The Respondents have had the opportunity to attempt to refute the Complainant's prima facie case and to demonstrate such right or interest. They have not done so. The Panel infers from this that the Respondents have no such right or interest.
Paragraph 4(c) of the Policy sets out a non-exhaustive list of circumstances, any of which, if proved by a respondent to exist, will demonstrate a respondent's right or legitimate interest in a disputed domain name. These may be summarised as: (i) use of the domain name in connection with a bona fide offering of goods or services; (ii) that the respondent has been commonly known by the domain name; and (iii) that the respondent is making legitimate noncommercial or fair use of the domain name.
As at February 14, 2010 the website to which the Domain Name resolved featured sponsored links to products that compete with the Complainant's products, although the website at the time of writing this decision appears to have been taken down, presumably following receipt by the Respondents of the Complaint.
As noted in the Complaint, this manner of use was described in Ticketmaster Corporation, supra, as being “as a kind of ‘postal address' [which] links the visitor to other websites offering competitive products”. Such use “has repeatedly been held not to be a bona fide offering of goods or services”. The Panel therefore finds that the Domain Name has not been and is not being used by the Respondents, or either of them, in connection with a bona fide offering of goods or services.
There is no evidence to suggest that either of the Respondents is commonly known by the Domain Name.
It is to be assumed that, as is the usual practice, one or both of the Respondents received a fee whenever an Internet user clicked one of the sponsored links on the “www.americanapperal.com” website. It can only have done so with the intention of misleadingly diverting consumers for commercial gain.
Accordingly, the Panel is satisfied that the Respondents would be unable to demonstrate rights or legitimate interests in the Domain Name under the circumstances set out at paragraph 4(c) of the Policy.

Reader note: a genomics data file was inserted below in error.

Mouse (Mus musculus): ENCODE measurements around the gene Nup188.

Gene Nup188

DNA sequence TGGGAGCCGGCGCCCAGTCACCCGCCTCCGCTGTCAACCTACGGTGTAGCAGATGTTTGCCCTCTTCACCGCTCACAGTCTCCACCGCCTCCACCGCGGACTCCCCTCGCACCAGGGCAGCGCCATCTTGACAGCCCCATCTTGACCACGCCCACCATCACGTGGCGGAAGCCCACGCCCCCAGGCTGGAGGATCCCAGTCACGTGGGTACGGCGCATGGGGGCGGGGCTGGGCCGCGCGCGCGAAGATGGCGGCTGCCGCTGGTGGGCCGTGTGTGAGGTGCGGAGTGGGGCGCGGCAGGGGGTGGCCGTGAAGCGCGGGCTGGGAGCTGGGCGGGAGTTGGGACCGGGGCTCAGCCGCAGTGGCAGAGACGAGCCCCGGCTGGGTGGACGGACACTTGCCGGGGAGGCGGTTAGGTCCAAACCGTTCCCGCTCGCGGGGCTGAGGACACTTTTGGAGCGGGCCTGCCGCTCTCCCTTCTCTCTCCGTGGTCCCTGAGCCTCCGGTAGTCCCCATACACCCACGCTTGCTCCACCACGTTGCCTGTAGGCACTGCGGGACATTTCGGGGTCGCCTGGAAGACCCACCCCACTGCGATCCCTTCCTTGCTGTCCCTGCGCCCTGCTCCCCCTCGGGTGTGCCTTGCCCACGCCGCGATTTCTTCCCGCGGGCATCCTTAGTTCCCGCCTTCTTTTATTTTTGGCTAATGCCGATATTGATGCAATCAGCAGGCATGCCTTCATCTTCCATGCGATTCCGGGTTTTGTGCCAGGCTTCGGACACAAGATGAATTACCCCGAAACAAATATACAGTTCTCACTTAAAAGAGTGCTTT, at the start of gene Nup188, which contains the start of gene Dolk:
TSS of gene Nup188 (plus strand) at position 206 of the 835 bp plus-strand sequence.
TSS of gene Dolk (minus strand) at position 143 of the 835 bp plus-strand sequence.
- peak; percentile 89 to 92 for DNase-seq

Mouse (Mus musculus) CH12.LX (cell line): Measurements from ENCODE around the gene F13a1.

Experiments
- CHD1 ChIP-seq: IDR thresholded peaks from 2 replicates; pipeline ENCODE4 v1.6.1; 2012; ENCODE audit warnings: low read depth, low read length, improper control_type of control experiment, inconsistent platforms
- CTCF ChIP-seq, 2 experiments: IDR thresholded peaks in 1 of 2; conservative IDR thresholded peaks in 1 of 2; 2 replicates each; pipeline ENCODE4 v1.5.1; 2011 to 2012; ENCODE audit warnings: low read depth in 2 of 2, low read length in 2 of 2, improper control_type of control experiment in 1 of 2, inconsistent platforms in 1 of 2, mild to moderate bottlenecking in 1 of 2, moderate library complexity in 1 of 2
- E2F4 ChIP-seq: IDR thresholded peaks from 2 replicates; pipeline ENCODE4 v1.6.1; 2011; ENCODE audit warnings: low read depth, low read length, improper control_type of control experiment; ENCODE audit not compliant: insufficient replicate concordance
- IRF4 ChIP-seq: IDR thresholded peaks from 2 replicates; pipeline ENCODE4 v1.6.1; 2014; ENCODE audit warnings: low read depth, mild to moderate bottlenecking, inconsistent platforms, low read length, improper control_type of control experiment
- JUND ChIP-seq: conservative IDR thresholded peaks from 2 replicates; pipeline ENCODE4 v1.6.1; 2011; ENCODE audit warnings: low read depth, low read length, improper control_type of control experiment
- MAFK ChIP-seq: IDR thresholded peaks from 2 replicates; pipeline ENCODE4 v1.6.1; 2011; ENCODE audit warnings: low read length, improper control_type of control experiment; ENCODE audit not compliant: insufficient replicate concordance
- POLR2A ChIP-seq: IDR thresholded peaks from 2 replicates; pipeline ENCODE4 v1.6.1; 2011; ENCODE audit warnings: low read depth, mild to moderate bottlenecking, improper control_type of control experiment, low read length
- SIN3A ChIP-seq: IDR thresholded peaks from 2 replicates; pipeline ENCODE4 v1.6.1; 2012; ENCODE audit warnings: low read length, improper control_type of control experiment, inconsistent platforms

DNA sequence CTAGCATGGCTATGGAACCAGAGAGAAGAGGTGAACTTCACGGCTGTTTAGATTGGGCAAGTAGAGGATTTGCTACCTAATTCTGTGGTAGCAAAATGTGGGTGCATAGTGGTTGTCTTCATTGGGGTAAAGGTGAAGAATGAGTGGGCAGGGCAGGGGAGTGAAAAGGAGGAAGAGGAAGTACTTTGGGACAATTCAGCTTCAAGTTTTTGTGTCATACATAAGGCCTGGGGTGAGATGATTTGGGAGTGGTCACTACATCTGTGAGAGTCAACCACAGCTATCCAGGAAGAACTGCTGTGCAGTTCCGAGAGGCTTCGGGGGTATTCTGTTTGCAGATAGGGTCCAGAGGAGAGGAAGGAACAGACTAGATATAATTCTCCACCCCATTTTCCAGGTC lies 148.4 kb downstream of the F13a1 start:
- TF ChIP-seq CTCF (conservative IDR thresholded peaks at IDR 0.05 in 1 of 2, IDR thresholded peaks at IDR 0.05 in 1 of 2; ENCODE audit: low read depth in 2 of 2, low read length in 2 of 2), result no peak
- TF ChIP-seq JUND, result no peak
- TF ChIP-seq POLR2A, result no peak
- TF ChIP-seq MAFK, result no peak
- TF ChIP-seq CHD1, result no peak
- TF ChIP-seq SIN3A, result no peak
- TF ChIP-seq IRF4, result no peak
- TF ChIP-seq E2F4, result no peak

Paragraph 4(b) of the Policy sets out a non-exhaustive list of circumstances, any of which, if found by the panel to be present, shall be evidence of registration and use of a domain name in bad faith. These include, at paragraph 4(b)(iv), that by using the domain name, the registrant has intentionally attempted to attract, for commercial gain, Internet users to its website by creating a likelihood of confusion with the complainant's mark.
The Complainant cited numerous cases in which typosquatting has been held to be in bad faith. See, for example, Ticketmaster Corporation, supra: “‘typosquatting' (…) must be considered to be bad faith under the Policy”.
Given the high degree of similarity between the Domain Name and the Complainant's AMERICAN APPAREL trade mark, the fact that the Domain Name until recently resolved to a website showing sponsored links to retailers offering products that compete with the Complainant's products, and that, as previous UDRP panels have consistently held, typosquatting is to be generally regarded as being in bad faith, the Panel finds that the Domain Name was registered and has been used in bad faith.
As noted above, the Panel's independent enquires indicate that at the time of writing of this decision the Domain Name no longer resolves to a website. This may call into question whether the Domain Name “is being” used in bad faith as required by paragraph 4(a)(iii) of the Policy. However, the lack of active use of a domain name does not as such prevent a finding of bad faith; see Telstra Corporation Limited v. Nuclear Marshmallows, WIPO Case No. D2000-0003. The Panel has already found that the Domain Name was being used in bad faith. The Complainant has a widely known trade mark. One of the Respondents, Taranga Services Pty Ltd, sought to conceal its identity by use of the services of the other Respondent, Moniker Privacy Services. The Respondents made no Response to the Complaint, from which the Panel infers that they are unable to refer to any legitimate, non-bad-faith current use of the Domain Name. In the circumstances, the Panel considers that it is impossible to conceive a good faith use of the Domain Name. The Panel therefore finds that the Domain Name is being used in bad faith.
For all the foregoing reasons, in accordance with paragraphs 4(i) of the Policy and 15 of the Rules, the Panel orders that the domain name <americanapperal.com> be transferred to the Complainant.
Dated: May 13, 2010